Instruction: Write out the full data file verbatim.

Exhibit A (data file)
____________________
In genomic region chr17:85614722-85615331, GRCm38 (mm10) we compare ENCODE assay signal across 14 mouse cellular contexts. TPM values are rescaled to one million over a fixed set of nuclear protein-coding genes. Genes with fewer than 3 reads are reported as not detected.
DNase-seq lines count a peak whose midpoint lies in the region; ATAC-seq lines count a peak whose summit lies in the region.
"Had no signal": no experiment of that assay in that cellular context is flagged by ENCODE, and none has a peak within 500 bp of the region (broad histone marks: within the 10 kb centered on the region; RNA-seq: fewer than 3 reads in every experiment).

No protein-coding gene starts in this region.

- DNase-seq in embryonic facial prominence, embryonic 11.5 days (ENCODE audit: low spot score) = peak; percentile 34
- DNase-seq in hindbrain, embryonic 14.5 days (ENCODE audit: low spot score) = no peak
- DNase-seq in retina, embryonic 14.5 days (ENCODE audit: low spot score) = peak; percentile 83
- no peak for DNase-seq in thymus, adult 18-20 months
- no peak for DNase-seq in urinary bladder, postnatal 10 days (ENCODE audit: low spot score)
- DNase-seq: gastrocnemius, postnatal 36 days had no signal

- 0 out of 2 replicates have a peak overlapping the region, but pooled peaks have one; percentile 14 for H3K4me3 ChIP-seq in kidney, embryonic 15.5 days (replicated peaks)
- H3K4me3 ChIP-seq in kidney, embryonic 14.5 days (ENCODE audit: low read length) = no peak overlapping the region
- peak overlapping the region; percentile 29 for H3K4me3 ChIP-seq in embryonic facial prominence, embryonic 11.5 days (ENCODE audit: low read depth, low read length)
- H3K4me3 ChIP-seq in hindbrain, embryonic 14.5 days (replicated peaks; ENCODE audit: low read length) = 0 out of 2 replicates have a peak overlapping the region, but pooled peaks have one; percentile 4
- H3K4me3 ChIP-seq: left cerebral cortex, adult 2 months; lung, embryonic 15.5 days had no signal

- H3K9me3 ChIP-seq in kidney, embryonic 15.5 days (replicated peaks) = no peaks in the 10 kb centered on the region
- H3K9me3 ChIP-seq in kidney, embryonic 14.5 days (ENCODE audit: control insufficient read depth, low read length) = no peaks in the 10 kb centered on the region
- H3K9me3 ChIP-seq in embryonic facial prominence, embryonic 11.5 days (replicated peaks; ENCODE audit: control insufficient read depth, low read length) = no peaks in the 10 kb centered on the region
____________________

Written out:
In genomic region chr17:85614722-85615331, GRCm38 (mm10) we compare ENCODE assay signal across 14 mouse cellular contexts. TPM values are rescaled to one million over a fixed set of nuclear protein-coding genes. Genes with fewer than 3 reads are reported as not detected.
DNase-seq lines count a peak whose midpoint lies in the region; ATAC-seq lines count a peak whose summit lies in the region.
"Had no signal": no experiment of that assay in that cellular context is flagged by ENCODE, and none has a peak within 500 bp of the region (broad histone marks: within the 10 kb centered on the region; RNA-seq: fewer than 3 reads in every experiment).

No protein-coding gene starts in this region.

- DNase-seq in embryonic facial prominence, embryonic 11.5 days (ENCODE audit: low spot score) = peak; percentile 34
- DNase-seq in hindbrain, embryonic 14.5 days (ENCODE audit: low spot score) = no peak
- DNase-seq in retina, embryonic 14.5 days (ENCODE audit: low spot score) = peak; percentile 83
- no peak for DNase-seq in thymus, adult 18-20 months
- no peak for DNase-seq in urinary bladder, postnatal 10 days (ENCODE audit: low spot score)
- DNase-seq: gastrocnemius, postnatal 36 days had no signal

- 0 out of 2 replicates have a peak overlapping the region, but pooled peaks have one; percentile 14 for H3K4me3 ChIP-seq in kidney, embryonic 15.5 days (replicated peaks)
- H3K4me3 ChIP-seq in kidney, embryonic 14.5 days (ENCODE audit: low read length) = no peak overlapping the region
- peak overlapping the region; percentile 29 for H3K4me3 ChIP-seq in embryonic facial prominence, embryonic 11.5 days (ENCODE audit: low read depth, low read length)
- H3K4me3 ChIP-seq in hindbrain, embryonic 14.5 days (replicated peaks; ENCODE audit: low read length) = 0 out of 2 replicates have a peak overlapping the region, but pooled peaks have one; percentile 4
- H3K4me3 ChIP-seq: left cerebral cortex, adult 2 months; lung, embryonic 15.5 days had no signal

- H3K9me3 ChIP-seq in kidney, embryonic 15.5 days (replicated peaks) = no peaks in the 10 kb centered on the region
- H3K9me3 ChIP-seq in kidney, embryonic 14.5 days (ENCODE audit: control insufficient read depth, low read length) = no peaks in the 10 kb centered on the region
- H3K9me3 ChIP-seq in embryonic facial prominence, embryonic 11.5 days (replicated peaks; ENCODE audit: control insufficient read depth, low read length) = no peaks in the 10 kb centered on the region